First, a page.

Tips for Kicking Your Caffeine Habit

I’ve been kicking around the idea of quitting caffeine because I know I get a little anxious when I overdo.  But gosh, I sure do love tea and coffee and frankly, the research results are mixed on good versus bad affects. 

According to MedlinePlus , a service of the National Institutes of Health (NIH), and other government agencies, most people are not harmed by the amount of caffeine contained in two to four cups of coffee a day.

However, some of us are more sensitive, and for many of us, too much caffeine causes restlessness, anxiety, irritability, and hinders a good night’s sleep. So if you’re thinking about reducing or eliminating your “habit”, here are a few suggestions that are working for me and an article with herbal recipes for healing the body in preparation for quitting.

In general, small steps are best.  By taking a gradual approach to cutting back, you may avoid dreaded caffeine withdrawal symptoms.  If you can already substitute decaf for regular tea and coffee (either gradually or all at once) – skip this post.  You have arrived!

However, if you haven’t been successful in cutting back, try starting small.  Change one cup a day for a week, and add another in the second week.  Keep building on your success over time.  If that’s too hard, try mixing caffeinated beverages with less caffeinated beverages until you can wean yourself.

Because I enjoy a little caffeine kick – I combined these approaches. First, I moved most of my caffeine consumption to black tea with an occasional cup of coffee as a treat. (Black tea has about 25 to 110 milligrams of caffeine per 6 oz cup, compared to drip coffee at 60 to 180 mg. versus green tea with 8-16 mg.)* Next, I started replacing half of my black tea consumption with green and non-sweet white teas by mixing these tea leaves with black tea leaves so I could get used to the taste of green tea. Prior to that, you couldn’t pay me to drink it.  I also added herbal beverages. After about four weeks, I halved my caffeine intake. Good news: I feel calmer. More importantly, I don’t feel deprived.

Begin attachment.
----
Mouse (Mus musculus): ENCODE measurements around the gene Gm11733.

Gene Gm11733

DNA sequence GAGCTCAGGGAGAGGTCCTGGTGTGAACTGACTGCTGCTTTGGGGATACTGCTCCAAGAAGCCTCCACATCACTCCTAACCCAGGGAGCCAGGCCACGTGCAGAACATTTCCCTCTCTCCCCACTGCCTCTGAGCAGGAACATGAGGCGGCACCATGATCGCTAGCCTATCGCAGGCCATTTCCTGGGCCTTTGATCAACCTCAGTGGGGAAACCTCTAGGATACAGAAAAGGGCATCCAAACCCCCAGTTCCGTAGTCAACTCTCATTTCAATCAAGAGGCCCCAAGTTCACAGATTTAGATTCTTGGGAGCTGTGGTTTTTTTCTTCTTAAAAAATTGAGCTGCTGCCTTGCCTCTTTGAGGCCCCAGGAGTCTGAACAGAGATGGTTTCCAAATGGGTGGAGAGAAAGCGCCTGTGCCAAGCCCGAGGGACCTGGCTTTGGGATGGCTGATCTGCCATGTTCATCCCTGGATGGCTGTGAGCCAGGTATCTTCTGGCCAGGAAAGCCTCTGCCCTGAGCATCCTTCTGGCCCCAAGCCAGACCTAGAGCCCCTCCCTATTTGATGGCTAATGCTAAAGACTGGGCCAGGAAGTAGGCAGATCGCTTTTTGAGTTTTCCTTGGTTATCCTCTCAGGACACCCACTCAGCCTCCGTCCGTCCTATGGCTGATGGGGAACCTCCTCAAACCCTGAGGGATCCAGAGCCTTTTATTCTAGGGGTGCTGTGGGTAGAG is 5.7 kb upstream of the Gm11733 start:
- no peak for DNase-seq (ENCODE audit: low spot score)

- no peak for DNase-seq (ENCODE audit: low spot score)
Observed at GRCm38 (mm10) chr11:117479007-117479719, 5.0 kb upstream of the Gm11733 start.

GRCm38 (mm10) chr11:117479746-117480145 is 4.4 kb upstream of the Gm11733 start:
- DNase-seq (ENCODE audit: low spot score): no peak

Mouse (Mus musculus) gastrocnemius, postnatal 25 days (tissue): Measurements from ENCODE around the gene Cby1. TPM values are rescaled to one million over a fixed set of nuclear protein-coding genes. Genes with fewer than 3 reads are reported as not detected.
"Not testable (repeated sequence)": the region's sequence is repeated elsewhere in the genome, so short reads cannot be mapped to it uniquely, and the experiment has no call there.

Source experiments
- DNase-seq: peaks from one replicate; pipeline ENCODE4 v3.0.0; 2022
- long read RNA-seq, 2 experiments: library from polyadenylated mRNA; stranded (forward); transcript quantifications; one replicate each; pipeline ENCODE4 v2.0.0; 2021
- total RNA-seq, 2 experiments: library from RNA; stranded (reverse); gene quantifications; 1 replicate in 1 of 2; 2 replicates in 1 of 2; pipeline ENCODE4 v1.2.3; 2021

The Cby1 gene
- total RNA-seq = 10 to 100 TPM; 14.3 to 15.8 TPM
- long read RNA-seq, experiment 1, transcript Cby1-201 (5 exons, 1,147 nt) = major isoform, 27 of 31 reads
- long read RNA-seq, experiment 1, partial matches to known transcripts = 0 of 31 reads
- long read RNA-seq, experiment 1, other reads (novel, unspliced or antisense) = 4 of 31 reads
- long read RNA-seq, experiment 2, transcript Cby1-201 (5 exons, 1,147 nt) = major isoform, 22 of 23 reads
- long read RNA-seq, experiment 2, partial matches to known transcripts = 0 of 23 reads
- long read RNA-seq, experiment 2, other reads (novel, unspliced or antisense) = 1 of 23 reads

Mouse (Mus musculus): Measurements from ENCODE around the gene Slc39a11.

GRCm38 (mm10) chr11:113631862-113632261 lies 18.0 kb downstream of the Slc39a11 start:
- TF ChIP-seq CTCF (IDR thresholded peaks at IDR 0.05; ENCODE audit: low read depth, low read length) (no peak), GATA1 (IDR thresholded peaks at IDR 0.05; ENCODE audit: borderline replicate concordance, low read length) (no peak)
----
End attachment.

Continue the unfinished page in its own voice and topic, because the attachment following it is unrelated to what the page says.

The online article I mentioned, written by Sally Eauclaire Osborne, ran in Yoga Journal and is summarized below:  

Osborne agrees that you should cut back gradually, paying attention to your choice of foods and especially beverages. She reminds us that there is caffeine in cocoa, chocolate, soft drinks, maté, kukicha twig, as well as in coffee, green, and black teas.  There’s even caffeine in some medicines.  Be advised to read labels!

According to Osborne’s article, herbalists agree that to eliminate caffeine, it’s best to plan ahead. Osborne quotes author Susun Weed, author of Breast Cancer? Breast Health! The Wise Woman Way(Ash Tree Publishing, 1997) “I’d build up the nutritional status for six weeks before trying to kick any addiction.” Weed believes this can be accomplished with “fermented milk products, such as yogurt or kefir, one-half cup a day, good quality, plain and unsweetened,” and by drinking nettle and oat-straw herbal infusions to correct mineral depletion caused by too much caffeine.

“To make an infusion, use a quart jar, like the kind used for canning,” says Weed. “Put a cup of dried herb in the quart jar, fill it to the top with boiling water, cover tightly, and let it steep for a minimum of four hours or even overnight.”

Drink nettle tea to build up the kidneys and adrenals, often weakened by caffeine addiction, and drink oat-straw to strengthen the nervous system. “Take them separately, up to a full quart of either a day,” says Weed. “At the end of six weeks, you’ll be ready to go off the caffeine.”

In addition, she suggests milk thistle seed tincture—not capsules—for strengthening the liver. Bitters, such as dandelion root, artichoke leaf, or gentian, could also be used. “Take them 15 minutes before a meal, not only to support the liver, but also to improve digestion.”

When you’re ready to go caffeine-free, Weed suggests beginning over a long weekend when your activities are minimal. The week before, mix your coffee with increasingly larger amounts of peppermint infusion—not tea. “It will wake you up without giving you false energy.”

*Exact amounts of caffeine in tea varies by brew time and size of leaf.  Some variation also exists in coffee. For more specifics: http://www.mayoclinic.com/print/caffeine/AN01211/METHOD=print  Read the full Yoga Journal article here.  

Interested to hear what works for you.

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Date: Tuesday, 11. May 2010 15:48
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